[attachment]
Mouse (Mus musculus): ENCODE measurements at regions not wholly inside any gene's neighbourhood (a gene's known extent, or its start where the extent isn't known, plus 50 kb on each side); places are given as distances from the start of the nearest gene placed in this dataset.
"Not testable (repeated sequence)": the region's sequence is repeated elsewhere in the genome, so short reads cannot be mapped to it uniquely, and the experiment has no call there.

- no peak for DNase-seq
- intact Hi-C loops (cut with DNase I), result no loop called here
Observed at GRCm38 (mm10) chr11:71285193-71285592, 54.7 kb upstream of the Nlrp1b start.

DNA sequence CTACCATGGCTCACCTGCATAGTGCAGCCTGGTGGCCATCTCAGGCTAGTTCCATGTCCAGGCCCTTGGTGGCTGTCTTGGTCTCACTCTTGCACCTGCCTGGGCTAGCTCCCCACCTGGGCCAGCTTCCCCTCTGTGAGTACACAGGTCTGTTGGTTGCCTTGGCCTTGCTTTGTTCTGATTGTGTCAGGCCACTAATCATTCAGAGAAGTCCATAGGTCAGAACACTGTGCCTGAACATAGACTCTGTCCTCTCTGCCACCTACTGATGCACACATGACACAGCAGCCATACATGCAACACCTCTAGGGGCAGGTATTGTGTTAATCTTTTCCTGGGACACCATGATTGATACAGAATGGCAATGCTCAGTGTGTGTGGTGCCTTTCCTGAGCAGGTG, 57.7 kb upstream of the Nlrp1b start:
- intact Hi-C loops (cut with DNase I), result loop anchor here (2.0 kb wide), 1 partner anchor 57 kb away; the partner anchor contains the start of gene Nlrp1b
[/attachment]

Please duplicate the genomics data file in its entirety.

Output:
Mouse (Mus musculus): ENCODE measurements at regions not wholly inside any gene's neighbourhood (a gene's known extent, or its start where the extent isn't known, plus 50 kb on each side); places are given as distances from the start of the nearest gene placed in this dataset.
"Not testable (repeated sequence)": the region's sequence is repeated elsewhere in the genome, so short reads cannot be mapped to it uniquely, and the experiment has no call there.

- no peak for DNase-seq
- intact Hi-C loops (cut with DNase I), result no loop called here
Observed at GRCm38 (mm10) chr11:71285193-71285592, 54.7 kb upstream of the Nlrp1b start.

DNA sequence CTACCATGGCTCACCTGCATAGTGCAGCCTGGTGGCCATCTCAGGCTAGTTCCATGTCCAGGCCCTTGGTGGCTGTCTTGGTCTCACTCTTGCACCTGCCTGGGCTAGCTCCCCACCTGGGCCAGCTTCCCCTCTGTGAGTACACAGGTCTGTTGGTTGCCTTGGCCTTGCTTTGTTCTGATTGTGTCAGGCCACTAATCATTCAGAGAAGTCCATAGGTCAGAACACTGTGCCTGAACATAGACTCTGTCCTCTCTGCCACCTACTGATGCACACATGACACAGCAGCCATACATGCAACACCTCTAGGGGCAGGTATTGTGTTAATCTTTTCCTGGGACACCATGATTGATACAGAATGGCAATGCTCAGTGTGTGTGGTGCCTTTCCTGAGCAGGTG, 57.7 kb upstream of the Nlrp1b start:
- intact Hi-C loops (cut with DNase I), result loop anchor here (2.0 kb wide), 1 partner anchor 57 kb away; the partner anchor contains the start of gene Nlrp1b